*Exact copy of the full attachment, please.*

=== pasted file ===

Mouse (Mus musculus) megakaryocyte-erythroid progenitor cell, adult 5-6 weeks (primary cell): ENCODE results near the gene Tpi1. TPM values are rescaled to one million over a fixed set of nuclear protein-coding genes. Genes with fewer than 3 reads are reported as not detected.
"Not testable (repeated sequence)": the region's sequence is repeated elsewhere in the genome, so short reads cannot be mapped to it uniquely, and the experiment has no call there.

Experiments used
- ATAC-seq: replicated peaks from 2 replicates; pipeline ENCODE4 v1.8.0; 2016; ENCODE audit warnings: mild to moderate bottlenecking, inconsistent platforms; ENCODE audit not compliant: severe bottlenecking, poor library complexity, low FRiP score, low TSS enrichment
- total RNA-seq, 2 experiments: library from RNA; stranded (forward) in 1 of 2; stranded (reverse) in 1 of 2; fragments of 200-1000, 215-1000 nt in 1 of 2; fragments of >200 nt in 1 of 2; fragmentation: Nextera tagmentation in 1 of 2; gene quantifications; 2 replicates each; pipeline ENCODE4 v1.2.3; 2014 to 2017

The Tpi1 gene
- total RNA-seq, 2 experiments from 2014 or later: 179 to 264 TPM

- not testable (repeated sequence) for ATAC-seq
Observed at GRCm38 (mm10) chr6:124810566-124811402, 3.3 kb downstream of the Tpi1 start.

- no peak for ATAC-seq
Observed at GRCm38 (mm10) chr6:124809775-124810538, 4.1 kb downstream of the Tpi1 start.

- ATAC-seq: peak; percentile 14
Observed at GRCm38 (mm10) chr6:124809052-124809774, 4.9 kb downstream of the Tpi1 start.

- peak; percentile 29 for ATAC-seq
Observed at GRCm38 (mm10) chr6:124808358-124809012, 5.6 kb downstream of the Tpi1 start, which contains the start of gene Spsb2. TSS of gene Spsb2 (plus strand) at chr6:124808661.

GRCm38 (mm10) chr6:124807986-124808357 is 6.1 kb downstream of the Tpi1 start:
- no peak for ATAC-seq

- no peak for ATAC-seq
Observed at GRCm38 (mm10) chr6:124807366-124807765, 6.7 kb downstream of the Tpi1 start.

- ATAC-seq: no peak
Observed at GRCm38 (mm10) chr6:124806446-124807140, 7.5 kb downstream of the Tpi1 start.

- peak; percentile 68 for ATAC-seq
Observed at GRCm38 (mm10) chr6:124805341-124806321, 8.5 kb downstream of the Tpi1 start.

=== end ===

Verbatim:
Mouse (Mus musculus) megakaryocyte-erythroid progenitor cell, adult 5-6 weeks (primary cell): ENCODE results near the gene Tpi1. TPM values are rescaled to one million over a fixed set of nuclear protein-coding genes. Genes with fewer than 3 reads are reported as not detected.
"Not testable (repeated sequence)": the region's sequence is repeated elsewhere in the genome, so short reads cannot be mapped to it uniquely, and the experiment has no call there.

Experiments used
- ATAC-seq: replicated peaks from 2 replicates; pipeline ENCODE4 v1.8.0; 2016; ENCODE audit warnings: mild to moderate bottlenecking, inconsistent platforms; ENCODE audit not compliant: severe bottlenecking, poor library complexity, low FRiP score, low TSS enrichment
- total RNA-seq, 2 experiments: library from RNA; stranded (forward) in 1 of 2; stranded (reverse) in 1 of 2; fragments of 200-1000, 215-1000 nt in 1 of 2; fragments of >200 nt in 1 of 2; fragmentation: Nextera tagmentation in 1 of 2; gene quantifications; 2 replicates each; pipeline ENCODE4 v1.2.3; 2014 to 2017

The Tpi1 gene
- total RNA-seq, 2 experiments from 2014 or later: 179 to 264 TPM

- not testable (repeated sequence) for ATAC-seq
Observed at GRCm38 (mm10) chr6:124810566-124811402, 3.3 kb downstream of the Tpi1 start.

- no peak for ATAC-seq
Observed at GRCm38 (mm10) chr6:124809775-124810538, 4.1 kb downstream of the Tpi1 start.

- ATAC-seq: peak; percentile 14
Observed at GRCm38 (mm10) chr6:124809052-124809774, 4.9 kb downstream of the Tpi1 start.

- peak; percentile 29 for ATAC-seq
Observed at GRCm38 (mm10) chr6:124808358-124809012, 5.6 kb downstream of the Tpi1 start, which contains the start of gene Spsb2. TSS of gene Spsb2 (plus strand) at chr6:124808661.

GRCm38 (mm10) chr6:124807986-124808357 is 6.1 kb downstream of the Tpi1 start:
- no peak for ATAC-seq

- no peak for ATAC-seq
Observed at GRCm38 (mm10) chr6:124807366-124807765, 6.7 kb downstream of the Tpi1 start.

- ATAC-seq: no peak
Observed at GRCm38 (mm10) chr6:124806446-124807140, 7.5 kb downstream of the Tpi1 start.

- peak; percentile 68 for ATAC-seq
Observed at GRCm38 (mm10) chr6:124805341-124806321, 8.5 kb downstream of the Tpi1 start.